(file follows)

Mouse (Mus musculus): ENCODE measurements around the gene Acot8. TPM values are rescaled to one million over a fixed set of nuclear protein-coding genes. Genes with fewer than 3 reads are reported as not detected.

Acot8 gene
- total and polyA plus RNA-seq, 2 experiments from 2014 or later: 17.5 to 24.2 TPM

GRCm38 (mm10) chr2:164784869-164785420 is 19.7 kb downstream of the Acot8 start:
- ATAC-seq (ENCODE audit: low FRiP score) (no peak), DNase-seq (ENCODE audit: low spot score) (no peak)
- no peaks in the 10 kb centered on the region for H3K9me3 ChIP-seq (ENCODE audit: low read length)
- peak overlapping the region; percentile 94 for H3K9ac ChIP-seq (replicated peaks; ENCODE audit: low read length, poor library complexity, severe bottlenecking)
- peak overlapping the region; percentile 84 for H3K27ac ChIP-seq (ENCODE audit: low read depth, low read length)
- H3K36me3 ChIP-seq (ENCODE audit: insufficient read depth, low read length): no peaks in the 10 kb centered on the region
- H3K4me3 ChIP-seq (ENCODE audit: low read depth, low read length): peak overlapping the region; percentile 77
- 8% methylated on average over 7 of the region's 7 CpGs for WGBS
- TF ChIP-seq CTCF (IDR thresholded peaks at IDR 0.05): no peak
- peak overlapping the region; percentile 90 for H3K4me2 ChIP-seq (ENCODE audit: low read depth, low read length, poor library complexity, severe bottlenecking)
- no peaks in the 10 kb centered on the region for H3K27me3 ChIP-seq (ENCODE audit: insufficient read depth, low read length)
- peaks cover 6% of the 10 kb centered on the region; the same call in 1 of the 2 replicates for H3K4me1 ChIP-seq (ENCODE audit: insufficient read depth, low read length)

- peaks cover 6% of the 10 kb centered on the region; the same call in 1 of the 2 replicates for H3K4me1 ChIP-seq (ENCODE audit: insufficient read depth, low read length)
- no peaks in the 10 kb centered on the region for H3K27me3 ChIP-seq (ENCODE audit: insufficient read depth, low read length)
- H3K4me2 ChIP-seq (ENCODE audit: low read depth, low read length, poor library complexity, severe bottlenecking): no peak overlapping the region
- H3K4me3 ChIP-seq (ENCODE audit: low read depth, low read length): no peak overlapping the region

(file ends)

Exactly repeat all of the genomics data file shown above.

Mouse (Mus musculus): ENCODE measurements around the gene Acot8. TPM values are rescaled to one million over a fixed set of nuclear protein-coding genes. Genes with fewer than 3 reads are reported as not detected.

Acot8 gene
- total and polyA plus RNA-seq, 2 experiments from 2014 or later: 17.5 to 24.2 TPM

GRCm38 (mm10) chr2:164784869-164785420 is 19.7 kb downstream of the Acot8 start:
- ATAC-seq (ENCODE audit: low FRiP score) (no peak), DNase-seq (ENCODE audit: low spot score) (no peak)
- no peaks in the 10 kb centered on the region for H3K9me3 ChIP-seq (ENCODE audit: low read length)
- peak overlapping the region; percentile 94 for H3K9ac ChIP-seq (replicated peaks; ENCODE audit: low read length, poor library complexity, severe bottlenecking)
- peak overlapping the region; percentile 84 for H3K27ac ChIP-seq (ENCODE audit: low read depth, low read length)
- H3K36me3 ChIP-seq (ENCODE audit: insufficient read depth, low read length): no peaks in the 10 kb centered on the region
- H3K4me3 ChIP-seq (ENCODE audit: low read depth, low read length): peak overlapping the region; percentile 77
- 8% methylated on average over 7 of the region's 7 CpGs for WGBS
- TF ChIP-seq CTCF (IDR thresholded peaks at IDR 0.05): no peak
- peak overlapping the region; percentile 90 for H3K4me2 ChIP-seq (ENCODE audit: low read depth, low read length, poor library complexity, severe bottlenecking)
- no peaks in the 10 kb centered on the region for H3K27me3 ChIP-seq (ENCODE audit: insufficient read depth, low read length)
- peaks cover 6% of the 10 kb centered on the region; the same call in 1 of the 2 replicates for H3K4me1 ChIP-seq (ENCODE audit: insufficient read depth, low read length)

- peaks cover 6% of the 10 kb centered on the region; the same call in 1 of the 2 replicates for H3K4me1 ChIP-seq (ENCODE audit: insufficient read depth, low read length)
- no peaks in the 10 kb centered on the region for H3K27me3 ChIP-seq (ENCODE audit: insufficient read depth, low read length)
- H3K4me2 ChIP-seq (ENCODE audit: low read depth, low read length, poor library complexity, severe bottlenecking): no peak overlapping the region
- H3K4me3 ChIP-seq (ENCODE audit: low read depth, low read length): no peak overlapping the region